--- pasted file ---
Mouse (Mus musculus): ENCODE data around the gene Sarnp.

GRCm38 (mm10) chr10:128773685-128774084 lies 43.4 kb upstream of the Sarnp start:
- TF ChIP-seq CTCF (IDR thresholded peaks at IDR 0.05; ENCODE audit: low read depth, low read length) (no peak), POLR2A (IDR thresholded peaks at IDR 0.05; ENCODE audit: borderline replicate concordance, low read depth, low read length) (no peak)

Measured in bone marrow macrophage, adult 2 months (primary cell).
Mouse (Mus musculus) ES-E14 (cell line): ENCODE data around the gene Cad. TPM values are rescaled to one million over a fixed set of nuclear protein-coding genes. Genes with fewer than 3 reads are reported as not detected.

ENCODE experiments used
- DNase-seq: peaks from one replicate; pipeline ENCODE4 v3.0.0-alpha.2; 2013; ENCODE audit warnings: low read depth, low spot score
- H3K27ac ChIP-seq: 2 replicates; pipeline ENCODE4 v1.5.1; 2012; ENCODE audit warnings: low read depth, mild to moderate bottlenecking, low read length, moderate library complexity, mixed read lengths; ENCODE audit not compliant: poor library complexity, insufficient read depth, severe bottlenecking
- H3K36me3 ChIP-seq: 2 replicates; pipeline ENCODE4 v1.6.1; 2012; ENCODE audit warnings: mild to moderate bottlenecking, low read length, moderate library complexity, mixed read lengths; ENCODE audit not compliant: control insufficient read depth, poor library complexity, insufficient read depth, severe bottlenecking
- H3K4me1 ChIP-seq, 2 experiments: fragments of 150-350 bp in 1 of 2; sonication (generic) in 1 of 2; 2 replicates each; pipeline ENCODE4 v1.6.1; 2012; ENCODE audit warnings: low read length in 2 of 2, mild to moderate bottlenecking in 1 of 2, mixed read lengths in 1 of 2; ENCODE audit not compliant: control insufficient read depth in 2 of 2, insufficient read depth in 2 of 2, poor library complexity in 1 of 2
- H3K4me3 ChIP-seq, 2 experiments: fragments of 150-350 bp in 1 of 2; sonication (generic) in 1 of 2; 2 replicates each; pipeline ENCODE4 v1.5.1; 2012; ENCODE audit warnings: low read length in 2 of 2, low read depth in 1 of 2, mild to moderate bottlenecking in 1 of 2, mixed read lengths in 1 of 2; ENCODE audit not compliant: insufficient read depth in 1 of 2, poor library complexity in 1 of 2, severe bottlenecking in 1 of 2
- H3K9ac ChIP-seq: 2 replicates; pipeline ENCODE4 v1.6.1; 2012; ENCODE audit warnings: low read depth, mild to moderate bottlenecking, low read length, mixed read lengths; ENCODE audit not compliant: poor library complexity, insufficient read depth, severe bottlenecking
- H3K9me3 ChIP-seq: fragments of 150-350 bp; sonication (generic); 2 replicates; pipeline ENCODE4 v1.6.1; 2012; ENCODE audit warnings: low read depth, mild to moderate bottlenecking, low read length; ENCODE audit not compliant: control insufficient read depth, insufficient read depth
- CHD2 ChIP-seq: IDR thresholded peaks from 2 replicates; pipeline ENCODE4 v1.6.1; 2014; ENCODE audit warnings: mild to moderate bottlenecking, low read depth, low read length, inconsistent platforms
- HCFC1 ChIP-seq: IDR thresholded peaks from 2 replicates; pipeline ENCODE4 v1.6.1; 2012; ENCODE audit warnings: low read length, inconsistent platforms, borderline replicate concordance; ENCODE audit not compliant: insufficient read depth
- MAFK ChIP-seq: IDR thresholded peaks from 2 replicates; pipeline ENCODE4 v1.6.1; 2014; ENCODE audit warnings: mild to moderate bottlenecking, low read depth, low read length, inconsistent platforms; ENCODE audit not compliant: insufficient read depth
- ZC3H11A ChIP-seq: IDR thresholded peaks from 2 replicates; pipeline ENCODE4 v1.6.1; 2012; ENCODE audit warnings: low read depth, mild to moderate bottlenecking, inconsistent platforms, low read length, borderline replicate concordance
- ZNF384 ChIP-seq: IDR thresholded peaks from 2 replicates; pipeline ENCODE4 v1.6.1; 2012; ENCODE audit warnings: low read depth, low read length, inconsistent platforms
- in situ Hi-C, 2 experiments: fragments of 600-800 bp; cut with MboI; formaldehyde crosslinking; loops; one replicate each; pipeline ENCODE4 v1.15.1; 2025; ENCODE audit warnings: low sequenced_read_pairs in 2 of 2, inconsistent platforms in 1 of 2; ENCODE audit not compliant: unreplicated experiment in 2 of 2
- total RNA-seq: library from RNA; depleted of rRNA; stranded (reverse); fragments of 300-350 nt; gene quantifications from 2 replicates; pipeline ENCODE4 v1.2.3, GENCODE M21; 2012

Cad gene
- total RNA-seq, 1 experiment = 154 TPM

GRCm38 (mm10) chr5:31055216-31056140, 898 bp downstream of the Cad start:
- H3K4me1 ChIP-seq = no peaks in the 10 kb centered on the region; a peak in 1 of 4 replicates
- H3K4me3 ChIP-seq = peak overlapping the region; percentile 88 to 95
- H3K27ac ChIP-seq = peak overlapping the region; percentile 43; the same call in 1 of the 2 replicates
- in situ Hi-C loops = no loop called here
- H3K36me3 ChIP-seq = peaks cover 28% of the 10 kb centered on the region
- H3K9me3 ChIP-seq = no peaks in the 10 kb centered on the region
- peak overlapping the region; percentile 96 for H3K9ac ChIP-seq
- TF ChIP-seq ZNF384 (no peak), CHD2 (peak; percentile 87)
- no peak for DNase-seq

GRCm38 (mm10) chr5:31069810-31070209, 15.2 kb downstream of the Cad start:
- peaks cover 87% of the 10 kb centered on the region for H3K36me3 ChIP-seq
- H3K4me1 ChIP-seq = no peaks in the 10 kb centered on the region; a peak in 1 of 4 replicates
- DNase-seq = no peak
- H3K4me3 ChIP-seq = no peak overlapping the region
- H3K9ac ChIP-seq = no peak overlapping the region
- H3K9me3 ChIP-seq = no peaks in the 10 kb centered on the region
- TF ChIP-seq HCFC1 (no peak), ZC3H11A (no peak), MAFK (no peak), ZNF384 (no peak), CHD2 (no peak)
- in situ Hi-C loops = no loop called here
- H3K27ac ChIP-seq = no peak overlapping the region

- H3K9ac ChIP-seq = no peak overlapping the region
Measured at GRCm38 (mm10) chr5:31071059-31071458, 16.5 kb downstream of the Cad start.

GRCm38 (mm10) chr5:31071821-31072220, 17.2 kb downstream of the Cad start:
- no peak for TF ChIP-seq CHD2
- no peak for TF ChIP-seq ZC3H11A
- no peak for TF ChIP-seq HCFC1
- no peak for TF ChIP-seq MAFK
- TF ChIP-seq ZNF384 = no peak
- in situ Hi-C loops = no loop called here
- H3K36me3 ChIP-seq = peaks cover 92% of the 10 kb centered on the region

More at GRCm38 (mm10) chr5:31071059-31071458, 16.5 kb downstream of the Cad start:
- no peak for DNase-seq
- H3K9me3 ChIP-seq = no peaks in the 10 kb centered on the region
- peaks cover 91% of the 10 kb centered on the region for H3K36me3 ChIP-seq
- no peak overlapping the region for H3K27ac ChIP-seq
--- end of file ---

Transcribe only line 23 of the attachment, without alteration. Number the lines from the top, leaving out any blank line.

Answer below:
GRCm38 (mm10) chr5:31055216-31056140, 898 bp downstream of the Cad start: